The first glimpse of the jungles gives rise to the expressions of wonderment, joy and ecstasy at the shocking visions of beauty in nature's exuberance. The luxurious nature of Himalayas girdles with cascading rivers has a captivating might and power, which makes the simple hearts dance in joy and ecstasy. You serenely bow and worship the dignity of mountains, the majesty of sunrise, the beauty of moon, the music of the jungle, the flow of rivers , the movements and plays of animals etc.. And through their different songs there runs a uniform chord of an imperceptible cognition of An ever elusive power behind the phenomenal happenings which orders, regulates and maintains a clear harmony amidst the seeming discord in the outer world. Unfortunately the man has become destructive and the boons of nature are being tarnished. Over the last 10 years we have felt helpless and wonder if the CTR will be able to give as much joy and ecstasy to the next generation as it has given to generations before us.
Over the years we have wondered if we would be able to contribute towards preservation of the forest and its animals and particularly tigers. In order to equip ourselves we have been indulging in various other activities concerning this, they are:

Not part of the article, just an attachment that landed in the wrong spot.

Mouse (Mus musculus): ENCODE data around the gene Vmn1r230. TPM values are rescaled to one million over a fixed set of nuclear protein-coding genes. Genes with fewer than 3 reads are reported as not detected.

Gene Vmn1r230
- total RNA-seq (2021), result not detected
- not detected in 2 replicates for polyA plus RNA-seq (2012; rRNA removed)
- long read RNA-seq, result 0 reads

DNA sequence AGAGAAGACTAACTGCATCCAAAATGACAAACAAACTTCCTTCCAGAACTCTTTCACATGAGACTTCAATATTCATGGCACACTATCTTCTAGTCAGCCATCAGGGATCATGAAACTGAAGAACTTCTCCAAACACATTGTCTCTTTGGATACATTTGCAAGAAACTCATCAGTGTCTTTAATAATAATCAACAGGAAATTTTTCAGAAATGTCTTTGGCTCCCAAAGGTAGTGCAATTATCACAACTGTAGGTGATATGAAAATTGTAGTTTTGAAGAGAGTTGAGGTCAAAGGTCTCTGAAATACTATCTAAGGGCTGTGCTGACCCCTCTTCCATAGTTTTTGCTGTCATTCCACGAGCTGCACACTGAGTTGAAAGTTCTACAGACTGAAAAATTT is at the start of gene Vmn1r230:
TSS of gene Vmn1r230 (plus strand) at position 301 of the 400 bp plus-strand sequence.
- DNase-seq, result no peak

I) Reading about forests and animals
II) Visiting other nature parks
III) Becoming members of NGO's
IV) Giving donations to concerned organization
V) Helping increase awareness in friends and relations
VI) Photographing and conducting slide shows at home
Our regular visits to the CTR has helped us in making a good and respectful relationship with the staff and helped in becoming a keen wild life lover. In march 1997 we were instrumental in saving the life of a elephant calf which was stuck in quicksand. We helped in rescuing the calf but were forced to abandon him since the mother arrived. Nothing could be done hence we left the mother and baby together for nature to take its own course. Next day the director on his round found the elephant calf's body half eaten by a tiger. The news of the rescue had spread and subsequently we had an opportunity to meet the director of CTR, Mr. R. C. Gautam.
The meeting with Mr. Gautam was very interesting and educative and gave us a hope that the tiger is not doomed to extinction in next five years or ever if such dedicated people are there to lay the foundations of tiger safety. He informed us about the Tiger Census in may in which government intended to invite NGO's and volunteers to bring transparency to the census. This information appeared to us like god granting our wish and asking us to take the first step towards preserving the beauty of nature. Accordingly we sent our request to become volunteers in the forthcoming tiger census.